I and many other colleagues have reported over the last few years how we are seeing evidence of patients exploiting this in the clinical feedback we receive from the organisation – I have personally seen multiple examples of call outs for issues that would not even have justified a visit to a GP during the day nevermind a bulkbilled tax-payer funded home visit after hours.
One potential aspect that there is a lot of speculation about is whether the more lucrative after hours Medicare item numbers are being rorted by Doctors and organisations providing after hours services.
I have been unable to find any publicly available information on these billing practices that would specifically identify who billed which item numbers however Medicare provides a very functional statistical search engine that provided some eye opening information regarding this matter Nationally and specifically in the ACT.
I have focused specifically on the last ten years’ data and the changes since 2014 when the NHDS became active in the ACT:
- Urgent after hours item numbers:
- Stable from 2005-2013
- From 2013 -2015 this item number increased by 1,320 % !
- (total items in 2015 – 4,543)
- Unsociable hours urgent after hours numbers (the most expensive item number):
- From 2005-2013 the number of claims for this item number decreased by 50%
- From 2013-2015 it increased by 507% !
- (Total items in 2015 – 273)
- Non-urgent after hours numbers (not at GP rooms):
- From 2005-2015 these item numbers increased by 315% over the eight year period
- From 2013-2015 it increased by a further 151% !
- (total items in 2015 – 1, 533)
- All after hours numbers:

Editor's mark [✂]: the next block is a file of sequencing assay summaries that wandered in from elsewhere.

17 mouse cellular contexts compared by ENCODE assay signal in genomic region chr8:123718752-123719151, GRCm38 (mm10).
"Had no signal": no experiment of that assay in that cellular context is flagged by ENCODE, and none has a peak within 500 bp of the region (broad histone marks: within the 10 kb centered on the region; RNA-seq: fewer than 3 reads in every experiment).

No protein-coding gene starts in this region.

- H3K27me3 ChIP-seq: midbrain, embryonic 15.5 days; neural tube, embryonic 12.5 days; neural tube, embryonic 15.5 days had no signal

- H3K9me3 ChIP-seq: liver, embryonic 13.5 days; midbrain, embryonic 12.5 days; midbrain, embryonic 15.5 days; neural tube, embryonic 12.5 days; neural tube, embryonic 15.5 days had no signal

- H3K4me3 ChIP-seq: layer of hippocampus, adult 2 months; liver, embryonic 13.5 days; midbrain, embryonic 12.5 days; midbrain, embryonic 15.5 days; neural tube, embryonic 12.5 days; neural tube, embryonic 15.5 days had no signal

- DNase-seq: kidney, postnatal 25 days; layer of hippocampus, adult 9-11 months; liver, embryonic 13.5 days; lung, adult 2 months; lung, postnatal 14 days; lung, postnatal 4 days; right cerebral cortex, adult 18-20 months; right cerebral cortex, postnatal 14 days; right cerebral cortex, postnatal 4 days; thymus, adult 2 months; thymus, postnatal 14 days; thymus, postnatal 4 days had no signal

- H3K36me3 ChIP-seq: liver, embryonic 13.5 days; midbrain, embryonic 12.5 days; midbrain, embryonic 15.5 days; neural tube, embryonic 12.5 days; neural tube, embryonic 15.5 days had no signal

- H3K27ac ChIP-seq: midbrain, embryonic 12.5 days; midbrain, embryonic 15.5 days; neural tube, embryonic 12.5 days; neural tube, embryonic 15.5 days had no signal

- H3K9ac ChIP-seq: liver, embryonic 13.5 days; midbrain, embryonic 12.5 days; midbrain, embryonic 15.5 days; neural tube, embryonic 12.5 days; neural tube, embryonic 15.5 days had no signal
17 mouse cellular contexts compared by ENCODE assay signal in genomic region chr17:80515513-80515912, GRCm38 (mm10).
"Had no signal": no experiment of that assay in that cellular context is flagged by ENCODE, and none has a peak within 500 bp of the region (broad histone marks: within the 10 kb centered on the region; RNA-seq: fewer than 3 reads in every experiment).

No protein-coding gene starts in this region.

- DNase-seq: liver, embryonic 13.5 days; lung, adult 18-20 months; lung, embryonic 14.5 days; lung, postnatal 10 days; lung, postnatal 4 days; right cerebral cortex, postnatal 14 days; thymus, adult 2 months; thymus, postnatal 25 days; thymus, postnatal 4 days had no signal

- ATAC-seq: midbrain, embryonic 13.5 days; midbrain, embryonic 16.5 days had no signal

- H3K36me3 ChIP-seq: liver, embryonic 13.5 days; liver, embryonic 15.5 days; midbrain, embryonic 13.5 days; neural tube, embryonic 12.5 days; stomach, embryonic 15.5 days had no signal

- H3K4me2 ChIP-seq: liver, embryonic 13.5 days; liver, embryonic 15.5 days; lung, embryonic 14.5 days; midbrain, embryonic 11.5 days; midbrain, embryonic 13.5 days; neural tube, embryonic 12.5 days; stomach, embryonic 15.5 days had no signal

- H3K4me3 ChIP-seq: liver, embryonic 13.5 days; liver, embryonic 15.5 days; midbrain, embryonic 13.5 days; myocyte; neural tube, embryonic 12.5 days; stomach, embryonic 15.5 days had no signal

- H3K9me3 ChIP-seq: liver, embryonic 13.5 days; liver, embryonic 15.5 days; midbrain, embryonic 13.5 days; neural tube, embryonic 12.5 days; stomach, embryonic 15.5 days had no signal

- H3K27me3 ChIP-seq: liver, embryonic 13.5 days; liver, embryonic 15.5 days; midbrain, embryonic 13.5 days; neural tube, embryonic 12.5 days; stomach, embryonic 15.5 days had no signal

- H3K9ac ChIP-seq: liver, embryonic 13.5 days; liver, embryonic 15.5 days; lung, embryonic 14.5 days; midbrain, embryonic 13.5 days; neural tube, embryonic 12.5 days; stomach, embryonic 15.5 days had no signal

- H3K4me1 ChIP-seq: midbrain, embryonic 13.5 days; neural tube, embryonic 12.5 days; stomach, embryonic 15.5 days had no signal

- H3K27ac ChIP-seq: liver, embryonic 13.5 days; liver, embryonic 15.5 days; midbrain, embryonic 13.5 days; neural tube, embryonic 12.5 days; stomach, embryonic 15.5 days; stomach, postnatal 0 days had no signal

- In 2005 urgent after hours item numbers added up to being 78% of all after hours visits
- In 2013 this figure was only 37%
- In 2015 emergency item numbers made out 76% of all after hours visits – and this should be seen in the context that the total number of after hours visit had increased by a whopping 840% !!
- One should try and place this in context against the total number professional attendances over this period:
- From 2005 to 2013
- Total attendances increased by 28%
- All after hours attendances increased by 315% over the eight year period
- Urgent after hours attendance decreased from 78% to 37%
- From 2013-2015
- Total attendances increased by 6 %
- All after hours attendances increased by 151% within two years
- Urgent after hours attendance items increased by 219% !
- From 2005 to 2013
All of the above would be a moot point if it had actually resulted in improved care and a reduction of the workload on our Emergency Departments – sadly that proved not to be the case
So it call comes back to whether it is an efficient use of the Tax Dollar to:
a. Fund a Nurse to see patients at 4 times the costs of a qualified GP doing the same
b. Fund a Doctor, who in many cases is not a fully qualified GP , to attend to patients at home and perhaps charge urgent Medicare codes for conditions that are not urgent and at the same time might be handing out medication that are often funded by a private health insurance company (bypassing the checks and balances that would happen in a pharmacy)
Or perhaps they could just unfreeze the rebate, allowing GPs to get a reasonable income via Medicare for their services and thus be able to make a decent living without charging large co-payments.
Now you will have to excuse me – I have to go and pay that plumber and phone technician that I mentioned earlier on
Edit: 5 April 2016
A friendly Immunologist has done a bit of further work on the raw data from Medicare – I have kindly been allowed to reproduce the data for the ACT here: